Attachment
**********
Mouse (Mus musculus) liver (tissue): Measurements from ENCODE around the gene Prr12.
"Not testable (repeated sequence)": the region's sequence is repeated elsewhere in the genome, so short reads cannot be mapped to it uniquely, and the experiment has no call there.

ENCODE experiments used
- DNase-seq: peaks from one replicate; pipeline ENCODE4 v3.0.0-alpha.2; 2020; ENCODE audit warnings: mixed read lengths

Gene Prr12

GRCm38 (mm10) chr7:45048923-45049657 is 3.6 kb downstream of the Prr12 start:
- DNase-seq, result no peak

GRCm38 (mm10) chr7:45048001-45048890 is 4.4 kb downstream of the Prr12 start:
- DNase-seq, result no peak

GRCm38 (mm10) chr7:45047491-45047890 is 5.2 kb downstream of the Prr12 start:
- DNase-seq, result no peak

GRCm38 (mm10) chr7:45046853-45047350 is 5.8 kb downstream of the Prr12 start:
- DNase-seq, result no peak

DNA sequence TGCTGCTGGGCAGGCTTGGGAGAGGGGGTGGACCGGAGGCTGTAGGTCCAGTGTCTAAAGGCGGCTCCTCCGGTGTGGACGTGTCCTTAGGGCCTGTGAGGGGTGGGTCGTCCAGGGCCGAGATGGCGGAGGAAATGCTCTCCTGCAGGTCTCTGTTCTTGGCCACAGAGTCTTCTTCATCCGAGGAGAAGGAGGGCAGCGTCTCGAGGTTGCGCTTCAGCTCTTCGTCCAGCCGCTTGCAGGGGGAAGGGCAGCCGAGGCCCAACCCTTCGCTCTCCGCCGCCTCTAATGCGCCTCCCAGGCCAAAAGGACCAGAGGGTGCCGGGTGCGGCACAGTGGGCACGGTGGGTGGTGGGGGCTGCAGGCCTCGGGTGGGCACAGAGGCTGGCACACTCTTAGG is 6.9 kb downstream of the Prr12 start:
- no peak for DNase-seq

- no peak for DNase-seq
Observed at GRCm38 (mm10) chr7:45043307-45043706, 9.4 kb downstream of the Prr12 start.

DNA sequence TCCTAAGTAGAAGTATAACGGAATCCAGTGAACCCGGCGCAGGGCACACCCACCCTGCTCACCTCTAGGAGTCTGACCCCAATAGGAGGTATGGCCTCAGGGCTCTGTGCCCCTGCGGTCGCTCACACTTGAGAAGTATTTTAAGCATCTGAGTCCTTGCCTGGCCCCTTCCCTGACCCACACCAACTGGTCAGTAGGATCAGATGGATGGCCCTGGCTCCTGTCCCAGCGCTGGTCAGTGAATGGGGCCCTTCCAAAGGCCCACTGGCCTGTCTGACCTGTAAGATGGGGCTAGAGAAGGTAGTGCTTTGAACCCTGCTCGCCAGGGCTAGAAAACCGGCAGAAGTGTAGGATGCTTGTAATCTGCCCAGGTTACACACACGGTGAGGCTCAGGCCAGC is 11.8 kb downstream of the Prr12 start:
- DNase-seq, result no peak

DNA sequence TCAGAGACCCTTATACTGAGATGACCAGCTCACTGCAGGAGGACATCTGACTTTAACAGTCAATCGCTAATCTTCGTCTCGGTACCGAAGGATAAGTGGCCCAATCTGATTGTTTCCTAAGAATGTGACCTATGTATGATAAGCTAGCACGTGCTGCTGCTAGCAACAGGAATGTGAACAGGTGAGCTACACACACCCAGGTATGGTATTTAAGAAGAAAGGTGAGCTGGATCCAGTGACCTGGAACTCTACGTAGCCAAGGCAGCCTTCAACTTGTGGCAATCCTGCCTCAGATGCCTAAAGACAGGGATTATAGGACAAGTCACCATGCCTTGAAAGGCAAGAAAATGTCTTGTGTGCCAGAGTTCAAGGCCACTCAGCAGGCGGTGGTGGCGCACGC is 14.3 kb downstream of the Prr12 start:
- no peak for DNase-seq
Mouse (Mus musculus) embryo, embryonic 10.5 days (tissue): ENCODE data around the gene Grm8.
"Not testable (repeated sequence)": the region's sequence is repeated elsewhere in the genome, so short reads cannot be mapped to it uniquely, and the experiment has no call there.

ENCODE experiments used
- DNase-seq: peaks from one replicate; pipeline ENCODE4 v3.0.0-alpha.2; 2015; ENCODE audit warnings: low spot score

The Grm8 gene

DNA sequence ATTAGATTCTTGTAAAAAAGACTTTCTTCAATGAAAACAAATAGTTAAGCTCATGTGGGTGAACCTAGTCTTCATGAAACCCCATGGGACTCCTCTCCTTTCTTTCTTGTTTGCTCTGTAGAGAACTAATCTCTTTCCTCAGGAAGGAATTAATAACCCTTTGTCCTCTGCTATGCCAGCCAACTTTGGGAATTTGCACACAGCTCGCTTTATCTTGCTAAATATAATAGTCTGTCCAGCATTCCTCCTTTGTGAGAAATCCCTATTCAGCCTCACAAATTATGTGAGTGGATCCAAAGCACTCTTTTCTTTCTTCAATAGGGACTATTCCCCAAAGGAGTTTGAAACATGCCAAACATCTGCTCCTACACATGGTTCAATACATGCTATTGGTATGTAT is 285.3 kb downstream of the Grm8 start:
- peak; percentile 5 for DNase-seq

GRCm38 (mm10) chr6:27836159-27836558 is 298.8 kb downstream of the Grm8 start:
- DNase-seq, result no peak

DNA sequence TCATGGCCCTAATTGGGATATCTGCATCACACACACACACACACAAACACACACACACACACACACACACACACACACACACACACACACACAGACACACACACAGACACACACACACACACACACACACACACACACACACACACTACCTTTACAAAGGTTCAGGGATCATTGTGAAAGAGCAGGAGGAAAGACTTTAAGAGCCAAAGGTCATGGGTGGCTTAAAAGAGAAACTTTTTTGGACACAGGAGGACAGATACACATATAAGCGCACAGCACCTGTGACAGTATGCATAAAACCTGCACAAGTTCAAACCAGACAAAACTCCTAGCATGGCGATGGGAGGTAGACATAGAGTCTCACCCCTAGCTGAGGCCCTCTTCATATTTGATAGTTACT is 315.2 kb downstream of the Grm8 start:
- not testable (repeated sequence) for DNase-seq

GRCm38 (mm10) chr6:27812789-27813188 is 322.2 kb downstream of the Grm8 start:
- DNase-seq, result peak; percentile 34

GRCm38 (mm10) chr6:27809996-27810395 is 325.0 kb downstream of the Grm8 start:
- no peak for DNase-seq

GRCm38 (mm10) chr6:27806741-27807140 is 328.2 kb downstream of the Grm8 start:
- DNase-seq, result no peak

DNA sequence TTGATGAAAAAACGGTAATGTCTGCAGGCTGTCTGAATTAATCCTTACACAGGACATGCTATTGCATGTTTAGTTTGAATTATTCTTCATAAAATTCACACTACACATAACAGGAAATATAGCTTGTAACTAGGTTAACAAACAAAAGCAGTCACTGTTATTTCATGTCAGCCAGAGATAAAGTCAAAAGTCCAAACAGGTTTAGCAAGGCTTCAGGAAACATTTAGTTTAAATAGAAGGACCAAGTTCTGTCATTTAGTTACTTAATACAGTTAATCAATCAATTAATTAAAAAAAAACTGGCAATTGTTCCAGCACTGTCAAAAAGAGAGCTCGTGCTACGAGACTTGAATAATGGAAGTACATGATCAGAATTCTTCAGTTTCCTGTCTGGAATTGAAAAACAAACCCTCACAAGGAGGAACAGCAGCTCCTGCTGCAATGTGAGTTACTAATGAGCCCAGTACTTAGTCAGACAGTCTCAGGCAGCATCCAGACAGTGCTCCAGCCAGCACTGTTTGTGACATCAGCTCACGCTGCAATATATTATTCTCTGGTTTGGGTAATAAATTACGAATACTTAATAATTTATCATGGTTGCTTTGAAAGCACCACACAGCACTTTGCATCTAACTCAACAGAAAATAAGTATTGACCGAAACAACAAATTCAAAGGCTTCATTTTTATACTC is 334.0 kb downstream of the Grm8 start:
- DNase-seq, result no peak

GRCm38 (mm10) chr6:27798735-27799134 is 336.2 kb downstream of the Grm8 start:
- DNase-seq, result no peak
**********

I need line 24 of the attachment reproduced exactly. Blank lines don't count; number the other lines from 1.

ENCODE experiments used